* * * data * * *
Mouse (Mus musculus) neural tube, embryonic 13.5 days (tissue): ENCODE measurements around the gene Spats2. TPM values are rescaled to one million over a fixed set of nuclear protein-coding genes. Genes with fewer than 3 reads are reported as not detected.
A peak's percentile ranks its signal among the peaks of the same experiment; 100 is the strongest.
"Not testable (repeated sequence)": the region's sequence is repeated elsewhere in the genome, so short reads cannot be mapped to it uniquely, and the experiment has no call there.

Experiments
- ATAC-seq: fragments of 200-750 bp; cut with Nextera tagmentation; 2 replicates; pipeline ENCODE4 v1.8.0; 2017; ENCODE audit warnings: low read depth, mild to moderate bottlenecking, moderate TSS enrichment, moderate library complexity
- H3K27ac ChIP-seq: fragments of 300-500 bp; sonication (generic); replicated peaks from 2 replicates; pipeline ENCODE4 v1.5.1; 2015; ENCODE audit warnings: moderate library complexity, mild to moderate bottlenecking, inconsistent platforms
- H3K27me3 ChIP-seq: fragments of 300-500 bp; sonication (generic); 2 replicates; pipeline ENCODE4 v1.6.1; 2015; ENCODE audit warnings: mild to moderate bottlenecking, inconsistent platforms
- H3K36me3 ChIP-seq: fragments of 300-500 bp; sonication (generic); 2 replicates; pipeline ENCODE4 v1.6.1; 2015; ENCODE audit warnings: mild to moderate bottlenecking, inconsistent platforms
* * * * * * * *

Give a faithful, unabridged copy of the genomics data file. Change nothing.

Mouse (Mus musculus) neural tube, embryonic 13.5 days (tissue): ENCODE measurements around the gene Spats2. TPM values are rescaled to one million over a fixed set of nuclear protein-coding genes. Genes with fewer than 3 reads are reported as not detected.
A peak's percentile ranks its signal among the peaks of the same experiment; 100 is the strongest.
"Not testable (repeated sequence)": the region's sequence is repeated elsewhere in the genome, so short reads cannot be mapped to it uniquely, and the experiment has no call there.

Experiments
- ATAC-seq: fragments of 200-750 bp; cut with Nextera tagmentation; 2 replicates; pipeline ENCODE4 v1.8.0; 2017; ENCODE audit warnings: low read depth, mild to moderate bottlenecking, moderate TSS enrichment, moderate library complexity
- H3K27ac ChIP-seq: fragments of 300-500 bp; sonication (generic); replicated peaks from 2 replicates; pipeline ENCODE4 v1.5.1; 2015; ENCODE audit warnings: moderate library complexity, mild to moderate bottlenecking, inconsistent platforms
- H3K27me3 ChIP-seq: fragments of 300-500 bp; sonication (generic); 2 replicates; pipeline ENCODE4 v1.6.1; 2015; ENCODE audit warnings: mild to moderate bottlenecking, inconsistent platforms
- H3K36me3 ChIP-seq: fragments of 300-500 bp; sonication (generic); 2 replicates; pipeline ENCODE4 v1.6.1; 2015; ENCODE audit warnings: mild to moderate bottlenecking, inconsistent platforms